Next up was Jermall Charlo (23-0, 18ko's) defending his belt against Austin Trout (30-2, 17ko's). The first round showed the chess match that I expected to see for this fight as Trout was looking to be elusive and use his quick hands from the outside while Jermall was very upright and looking to unleash the power as he waits patiently for his openings. He did land a couple power shots that didn't seem to have much of an effect on Trout, who was working off an effective jab. In the second round Jermall was still pressing - perhaps a little harder - as he was trying to impose his will. Early on in the second round he was successful as he landed some powerful shots coming forward and using his size and strength to establish himself against the faster hands in front of him. Trout would adjust though, being the clever boxer he is, by feinting to put some doubt (no pun intended) in the head of Jermall as to pressing recklessly. In the third round Jermall landed his best shot of the fight; a right hand flush while Trout was on the ropes trying to slide out of range. He took it well - plus other right hands throughtout the round - as the tides turned in the third. Trout was able to balance the scales out in the fourth as he went back to moving and throwing punches to the body. He was not committing on his shots or putting much into them but he was scoring and staying out of range or slipping/parrying Jermall's shots very well as he balanced out defense with offense. Is he doing enough to win the rounds? Hard to say, because Jermall is landing the telling blows but they are very few and far between while Trout is scoring more it's simply scoring shots. In the fifth we went back to a very high level chess match with both men setting traps for the other and not being able to take too many risks due to being punished if they did. Trout upped his work rate in the fifth and Jermall upped his right along with Trout as he is a great counter-puncher and feeding off Trout in his typical style of holding his ground and making his opponent pay for mistakes. In the sixth round Trouts right eye was showing some swelling and Jermall took advantage of it to get the upper hand in the fight by the widest margin yet. Previously there was not much to choose between to the two fighters but in the sixth Jermall took it really big to my eyes as he caught Trout with punches by being first instead of waiting on his man. In effect you could see that Trout was out of his element and taking more risks to answer back - risks that he was paying the price for. Only late in the sixth did he start to have success again, likely from being more predictable and using odd angles in range instead of going straight at Jermall. In the seventh Trout fought back like the champion he is (or has been in the past, perhaps I should say) and landed some of his best shots of the fight including straight left hands down the pipe to the head of Jermall instead of the body for a change. Jermall looked like he was not expecting them because he has not really seen them until now. Jermall showed great poise and patience in the eighth round. When some people would want to see urgency I like to see this type of calm out of a younger guy when he is fighting with the experience and tricks of Trout. He did not overreact to the previous round failures and instead found his spots to land big shots in the eighth. he was still getting caught in spots but he brushes off these issues as if they never even happened. The battle for the upper hand was still ongoing down the stretch of the fight. Jermall continued showing his serious poise that one can tell is never going to change - it is just who he is and what he is about, how he thinks and fights. In the tenth round Trout suffered a cut on his right eye that was already showing damage. One could not tell that it was affecting him though as he got on toes to mix it up as he is likely a little behind in this close fight. Trout has great stamina but nothing he is doing late in this title fight is changing the flow of the fight - he is not establishing himself as the ring general anyone and you can just feel it. Unfortunately the best shots he can land - such as the straight left a minute into the eleventh round - are just not enough to take control of the fight he is "competing" but not "controlling". This showed further going down the stretch - such as in the twelfth and final round when both men threw and landed an identical amount of shots (11/41) but you end up with the impression that Jermall had the better of it due to the power and poise. Not by a long shot or wide margin by any means but just edging it out which has consistently happened in this fight. The cards would come in a close UD for Jermall, and likely rightly so. In the post fight interviews we saw something interesting as suddenly during Jermall's interview he looked over in a puzzling manner asking "who is this guy" and got pushed back as an arm flew across and into his chest and a brawl nearly broke out in the ring. Jim Gray said it was his brother Jermell's mandatory challenger Charles Hatley, whom I have no idea who that is. Looks like he didn't know which Charlo he was attacking, not exactly genius.....but in any case Gray was able to bring it all back together and the two fighters showed serious respect for each other with Trout being very graceful in defeat, even though saying he thought he did enough to win but that decisions just never seem to go his way so he is going to look at taking his opponents out now.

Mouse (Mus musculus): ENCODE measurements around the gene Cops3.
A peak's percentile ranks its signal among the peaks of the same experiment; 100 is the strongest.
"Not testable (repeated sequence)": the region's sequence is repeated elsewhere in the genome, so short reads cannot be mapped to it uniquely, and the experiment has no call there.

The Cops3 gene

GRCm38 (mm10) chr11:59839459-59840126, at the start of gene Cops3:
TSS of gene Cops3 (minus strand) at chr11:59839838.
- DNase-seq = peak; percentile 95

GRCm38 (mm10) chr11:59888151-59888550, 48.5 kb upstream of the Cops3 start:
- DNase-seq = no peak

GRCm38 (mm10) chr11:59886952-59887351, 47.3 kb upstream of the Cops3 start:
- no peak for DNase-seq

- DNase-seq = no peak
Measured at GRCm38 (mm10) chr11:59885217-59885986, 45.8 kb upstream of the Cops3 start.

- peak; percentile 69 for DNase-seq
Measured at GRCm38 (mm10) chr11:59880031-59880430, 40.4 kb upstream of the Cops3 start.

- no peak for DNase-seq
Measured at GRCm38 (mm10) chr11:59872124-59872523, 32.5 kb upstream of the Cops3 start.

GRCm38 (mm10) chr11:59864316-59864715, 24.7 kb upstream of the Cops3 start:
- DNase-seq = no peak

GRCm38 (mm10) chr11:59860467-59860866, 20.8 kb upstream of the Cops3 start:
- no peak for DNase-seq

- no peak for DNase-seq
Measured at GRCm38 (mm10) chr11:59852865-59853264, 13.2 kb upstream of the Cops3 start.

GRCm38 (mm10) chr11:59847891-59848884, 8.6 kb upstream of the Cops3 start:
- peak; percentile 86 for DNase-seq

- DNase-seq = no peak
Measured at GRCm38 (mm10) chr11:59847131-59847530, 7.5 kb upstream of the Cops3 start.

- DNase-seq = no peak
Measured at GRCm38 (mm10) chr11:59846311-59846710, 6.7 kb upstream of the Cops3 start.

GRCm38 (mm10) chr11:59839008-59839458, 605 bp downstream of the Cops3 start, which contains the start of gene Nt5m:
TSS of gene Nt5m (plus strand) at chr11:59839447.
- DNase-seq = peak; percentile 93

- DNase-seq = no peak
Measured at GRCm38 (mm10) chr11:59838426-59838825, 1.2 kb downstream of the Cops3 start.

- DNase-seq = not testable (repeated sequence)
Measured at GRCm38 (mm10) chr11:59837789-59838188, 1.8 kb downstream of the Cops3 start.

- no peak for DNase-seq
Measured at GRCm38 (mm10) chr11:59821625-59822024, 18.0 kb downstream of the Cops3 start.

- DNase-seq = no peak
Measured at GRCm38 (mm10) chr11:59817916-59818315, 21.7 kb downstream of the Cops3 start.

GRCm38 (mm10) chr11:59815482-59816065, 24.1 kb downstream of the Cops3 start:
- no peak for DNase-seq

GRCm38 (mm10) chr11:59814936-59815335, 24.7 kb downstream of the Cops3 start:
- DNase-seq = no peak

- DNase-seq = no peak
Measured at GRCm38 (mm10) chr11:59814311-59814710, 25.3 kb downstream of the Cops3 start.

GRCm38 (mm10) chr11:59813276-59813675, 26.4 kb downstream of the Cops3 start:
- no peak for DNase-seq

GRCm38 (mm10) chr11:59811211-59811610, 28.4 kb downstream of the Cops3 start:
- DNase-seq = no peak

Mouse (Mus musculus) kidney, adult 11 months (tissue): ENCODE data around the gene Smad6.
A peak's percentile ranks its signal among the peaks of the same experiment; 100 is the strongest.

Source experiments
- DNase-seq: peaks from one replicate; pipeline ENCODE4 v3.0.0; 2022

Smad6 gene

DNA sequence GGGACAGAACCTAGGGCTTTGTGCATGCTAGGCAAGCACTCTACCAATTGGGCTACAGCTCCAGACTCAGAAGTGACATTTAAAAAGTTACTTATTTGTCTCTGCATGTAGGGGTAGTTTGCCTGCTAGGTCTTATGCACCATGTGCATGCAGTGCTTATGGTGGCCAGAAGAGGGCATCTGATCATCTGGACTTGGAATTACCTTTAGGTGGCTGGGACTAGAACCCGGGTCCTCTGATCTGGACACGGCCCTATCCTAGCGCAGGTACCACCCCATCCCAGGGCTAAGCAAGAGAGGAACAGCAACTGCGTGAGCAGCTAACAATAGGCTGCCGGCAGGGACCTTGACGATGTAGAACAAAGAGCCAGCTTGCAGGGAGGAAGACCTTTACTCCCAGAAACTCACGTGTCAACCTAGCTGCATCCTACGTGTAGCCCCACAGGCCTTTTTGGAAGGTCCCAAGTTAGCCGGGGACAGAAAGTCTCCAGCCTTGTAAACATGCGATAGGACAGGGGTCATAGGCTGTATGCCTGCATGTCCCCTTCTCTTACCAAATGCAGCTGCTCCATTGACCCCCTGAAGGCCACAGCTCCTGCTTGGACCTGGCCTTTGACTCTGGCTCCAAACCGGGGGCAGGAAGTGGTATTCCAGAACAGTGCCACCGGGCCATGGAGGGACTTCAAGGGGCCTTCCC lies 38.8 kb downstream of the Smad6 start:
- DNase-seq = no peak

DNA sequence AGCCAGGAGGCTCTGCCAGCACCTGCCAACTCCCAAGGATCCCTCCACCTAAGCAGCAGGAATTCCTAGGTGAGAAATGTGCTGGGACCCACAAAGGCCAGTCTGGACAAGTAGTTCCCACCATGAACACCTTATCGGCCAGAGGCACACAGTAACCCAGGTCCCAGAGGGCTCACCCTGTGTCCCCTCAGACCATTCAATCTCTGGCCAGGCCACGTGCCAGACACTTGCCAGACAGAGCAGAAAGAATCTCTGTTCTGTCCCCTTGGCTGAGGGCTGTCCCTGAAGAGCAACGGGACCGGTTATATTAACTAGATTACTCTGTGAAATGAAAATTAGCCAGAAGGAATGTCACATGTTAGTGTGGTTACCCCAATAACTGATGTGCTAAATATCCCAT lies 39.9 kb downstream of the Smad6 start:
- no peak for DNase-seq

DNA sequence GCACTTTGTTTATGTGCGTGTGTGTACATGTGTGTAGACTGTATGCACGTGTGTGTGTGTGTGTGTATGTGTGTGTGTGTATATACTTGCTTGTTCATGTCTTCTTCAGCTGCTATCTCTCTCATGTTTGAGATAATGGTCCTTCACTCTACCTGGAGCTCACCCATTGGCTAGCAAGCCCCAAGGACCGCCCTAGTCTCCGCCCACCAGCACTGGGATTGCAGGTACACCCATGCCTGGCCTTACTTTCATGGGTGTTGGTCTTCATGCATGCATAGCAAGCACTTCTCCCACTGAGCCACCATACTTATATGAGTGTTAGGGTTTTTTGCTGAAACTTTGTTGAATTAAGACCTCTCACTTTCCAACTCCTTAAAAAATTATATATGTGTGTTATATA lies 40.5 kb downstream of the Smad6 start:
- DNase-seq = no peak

Main event time featuring the rematch between Erislandy Lara (22-2-2, 13ko's) vs Vanes Martirosyan (36-2-1, 21ko's). The first round saw both men start from round one, not pick it up at round nine from the previous fight, as they felt out the distance and looked to pick their openings. Vanes did that effectively by landing right hand leads that surprisingly landed flush on the defensive minded Lara who is typically very hard to hit flush. Vanes did not follow up with any shots though which I think is a mistake, especially against a guy like Lara who may be there now but won't be next time. The second round showed the problems from the first fight as they stepped on each other's feet and banged heads a few times. We might see more of these instances than flush punches landed! Lara had a better round than the first as he got his defense on lockdown and was not there to be hit as much. In the third round the fighters surprisingly stood in range and looked to counter off each other. No one really got the upper hand from it but I will say that Vanes put in some great body work - namely left hooks to the body in this round. Coming out for the fourth round Lara showed a hematoma forming on his forehead that could be a problem going down the line but for now does not appear to be affecting him. In fact, he started to show his great defense more by dropping his hands to his waist and slipping shots as he appears to get into more of a rhythm. In the fifth round Vanes got to work by pressing and digging shots to the body. Lara was picking his spots and having success of his own as it is hard to choose between these guys at times. Lara came out in the sixth round and doubled up on an extremely powerful straight left hand that scored both times but the second time Vanes did not expect as it violently snapped his head back. He took control of the round as he kept Vanes thinking about defense both from getting hit and also by flicking a touching jab out from time to time. Vanes was getting upset at Lara's defensive nature as he would at times stop in the middle of the ring and beg Lara to come trade - which we all know is not going to happen. Plus part of the problem of this slow fight is just that their styles do not mesh, with Vanes not really ever showing that he has that sixth gear to kick it into. Lara showed his world class defense taking over in the next couple rounds as he covered up with his heavyweight arm length that covers his body as well as his head, making him extremely hard to hit flush with his lateral movement added to the mix. Martirosya is only having success in small spurts where his arm punching manages to land by luck more than anything else. Martirosyan had a successful tenth round via pressing hard and forcing Lara onto the ropes and into exchanges - exactly what he should have done since the start of the fight! It is an exhaustive pace, but it's the way to beat Lara. Early in the eleventh round Vanes got a point deducted for a low blow that replays would show landed on the belt line, further angering the Armenian and showing that he is not fully mentally focused anymore with things not going his way. The twelfth and final round saw a disgusted Martirosyan press the action and put combinations together. It produced (gasp) success! Exactly why he could beat a fighter like Lara if he had the extra gear that he lacks for his offensive arsenal. Lara would win the semi close but clear UD. Lara would dedicate the win to Gilberto Mendoza Jr. In the post fight.
Imagine the Charlo Brothers Gym - with three world champions coming back home, all in the same weight class.